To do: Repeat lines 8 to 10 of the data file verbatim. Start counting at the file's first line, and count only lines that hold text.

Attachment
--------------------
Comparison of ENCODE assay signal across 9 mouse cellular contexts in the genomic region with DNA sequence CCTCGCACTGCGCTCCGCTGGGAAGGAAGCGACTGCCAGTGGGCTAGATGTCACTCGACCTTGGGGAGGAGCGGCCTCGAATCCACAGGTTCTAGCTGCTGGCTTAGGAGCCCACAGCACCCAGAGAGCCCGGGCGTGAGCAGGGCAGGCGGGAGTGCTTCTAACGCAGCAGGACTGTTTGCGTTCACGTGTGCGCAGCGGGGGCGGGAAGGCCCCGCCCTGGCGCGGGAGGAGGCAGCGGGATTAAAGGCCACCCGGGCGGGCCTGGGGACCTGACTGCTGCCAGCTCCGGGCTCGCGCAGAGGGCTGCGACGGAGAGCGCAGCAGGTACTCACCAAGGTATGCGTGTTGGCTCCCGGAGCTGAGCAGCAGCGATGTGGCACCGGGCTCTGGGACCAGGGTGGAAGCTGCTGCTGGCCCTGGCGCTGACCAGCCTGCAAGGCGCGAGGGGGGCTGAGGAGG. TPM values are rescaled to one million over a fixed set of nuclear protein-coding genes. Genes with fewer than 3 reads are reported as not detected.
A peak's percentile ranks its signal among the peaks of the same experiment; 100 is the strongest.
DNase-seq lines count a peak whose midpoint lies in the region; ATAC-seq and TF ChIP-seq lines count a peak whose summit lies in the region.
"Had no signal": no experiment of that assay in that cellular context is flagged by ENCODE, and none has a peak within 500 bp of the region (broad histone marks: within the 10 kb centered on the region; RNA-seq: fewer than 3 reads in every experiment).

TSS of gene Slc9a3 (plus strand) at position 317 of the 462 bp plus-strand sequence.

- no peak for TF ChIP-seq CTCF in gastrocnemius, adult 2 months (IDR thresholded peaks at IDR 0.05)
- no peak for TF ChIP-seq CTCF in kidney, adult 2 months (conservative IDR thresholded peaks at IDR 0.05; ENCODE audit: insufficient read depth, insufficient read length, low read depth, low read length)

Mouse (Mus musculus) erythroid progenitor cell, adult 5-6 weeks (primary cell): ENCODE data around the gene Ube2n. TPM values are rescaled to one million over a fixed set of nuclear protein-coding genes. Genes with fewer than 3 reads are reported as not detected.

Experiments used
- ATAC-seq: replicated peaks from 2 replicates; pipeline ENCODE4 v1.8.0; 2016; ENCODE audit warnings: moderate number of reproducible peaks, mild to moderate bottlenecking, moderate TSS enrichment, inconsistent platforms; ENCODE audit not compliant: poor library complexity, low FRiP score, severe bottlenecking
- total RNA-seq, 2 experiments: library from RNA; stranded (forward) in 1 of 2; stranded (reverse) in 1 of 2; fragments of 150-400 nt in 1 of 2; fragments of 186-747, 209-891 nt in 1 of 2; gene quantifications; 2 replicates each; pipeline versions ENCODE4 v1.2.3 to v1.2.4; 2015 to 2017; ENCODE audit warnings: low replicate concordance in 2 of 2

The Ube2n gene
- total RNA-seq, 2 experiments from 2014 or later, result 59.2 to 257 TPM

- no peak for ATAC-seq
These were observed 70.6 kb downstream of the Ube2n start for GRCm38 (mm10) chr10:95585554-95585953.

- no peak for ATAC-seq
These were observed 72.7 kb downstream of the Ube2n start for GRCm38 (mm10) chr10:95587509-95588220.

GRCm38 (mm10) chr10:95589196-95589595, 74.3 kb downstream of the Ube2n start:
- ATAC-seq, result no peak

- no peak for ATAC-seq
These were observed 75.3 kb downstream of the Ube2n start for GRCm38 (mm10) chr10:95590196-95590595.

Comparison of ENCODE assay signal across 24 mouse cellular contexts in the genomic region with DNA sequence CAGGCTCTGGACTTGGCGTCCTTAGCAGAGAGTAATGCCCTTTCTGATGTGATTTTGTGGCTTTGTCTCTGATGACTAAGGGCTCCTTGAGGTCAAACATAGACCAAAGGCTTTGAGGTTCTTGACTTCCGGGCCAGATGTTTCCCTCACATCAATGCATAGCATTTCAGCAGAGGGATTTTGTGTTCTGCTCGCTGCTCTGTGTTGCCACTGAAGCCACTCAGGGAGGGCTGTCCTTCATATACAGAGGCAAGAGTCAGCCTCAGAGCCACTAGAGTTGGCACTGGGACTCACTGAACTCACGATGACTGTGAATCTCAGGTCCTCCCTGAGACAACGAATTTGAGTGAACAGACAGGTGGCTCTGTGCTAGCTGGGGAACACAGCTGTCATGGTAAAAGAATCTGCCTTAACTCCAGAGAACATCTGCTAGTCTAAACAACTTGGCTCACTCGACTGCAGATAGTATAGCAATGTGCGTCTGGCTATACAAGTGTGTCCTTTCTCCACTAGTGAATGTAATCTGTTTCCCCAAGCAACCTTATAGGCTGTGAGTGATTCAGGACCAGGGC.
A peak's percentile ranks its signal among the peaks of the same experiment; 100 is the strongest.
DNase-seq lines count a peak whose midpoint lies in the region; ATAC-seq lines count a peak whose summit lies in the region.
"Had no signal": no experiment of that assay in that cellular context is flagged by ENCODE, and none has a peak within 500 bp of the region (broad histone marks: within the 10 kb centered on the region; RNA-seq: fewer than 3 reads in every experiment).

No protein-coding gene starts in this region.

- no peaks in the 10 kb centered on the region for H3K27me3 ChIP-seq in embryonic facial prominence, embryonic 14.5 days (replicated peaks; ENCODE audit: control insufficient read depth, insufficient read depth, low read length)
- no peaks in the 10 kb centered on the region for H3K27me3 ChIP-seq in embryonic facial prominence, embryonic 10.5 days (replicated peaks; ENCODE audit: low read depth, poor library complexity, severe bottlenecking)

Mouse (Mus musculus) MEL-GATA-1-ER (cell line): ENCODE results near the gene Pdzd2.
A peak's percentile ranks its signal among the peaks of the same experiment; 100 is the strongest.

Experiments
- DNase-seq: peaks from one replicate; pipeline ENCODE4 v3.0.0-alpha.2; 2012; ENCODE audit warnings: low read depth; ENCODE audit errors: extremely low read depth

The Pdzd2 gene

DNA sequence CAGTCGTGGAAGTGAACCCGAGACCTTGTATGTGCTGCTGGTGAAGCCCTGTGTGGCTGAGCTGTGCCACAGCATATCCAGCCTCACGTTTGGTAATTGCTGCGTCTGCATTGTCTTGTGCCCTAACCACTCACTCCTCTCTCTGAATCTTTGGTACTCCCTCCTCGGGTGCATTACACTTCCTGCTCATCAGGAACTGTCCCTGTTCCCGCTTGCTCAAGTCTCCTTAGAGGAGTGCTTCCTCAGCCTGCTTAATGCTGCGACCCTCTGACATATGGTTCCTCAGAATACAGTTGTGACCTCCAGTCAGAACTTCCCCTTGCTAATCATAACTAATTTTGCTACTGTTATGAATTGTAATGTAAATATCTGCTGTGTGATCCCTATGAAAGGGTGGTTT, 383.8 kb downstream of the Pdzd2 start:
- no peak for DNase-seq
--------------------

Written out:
Mouse (Mus musculus) erythroid progenitor cell, adult 5-6 weeks (primary cell): ENCODE data around the gene Ube2n. TPM values are rescaled to one million over a fixed set of nuclear protein-coding genes. Genes with fewer than 3 reads are reported as not detected.

Experiments used
- ATAC-seq: replicated peaks from 2 replicates; pipeline ENCODE4 v1.8.0; 2016; ENCODE audit warnings: moderate number of reproducible peaks, mild to moderate bottlenecking, moderate TSS enrichment, inconsistent platforms; ENCODE audit not compliant: poor library complexity, low FRiP score, severe bottlenecking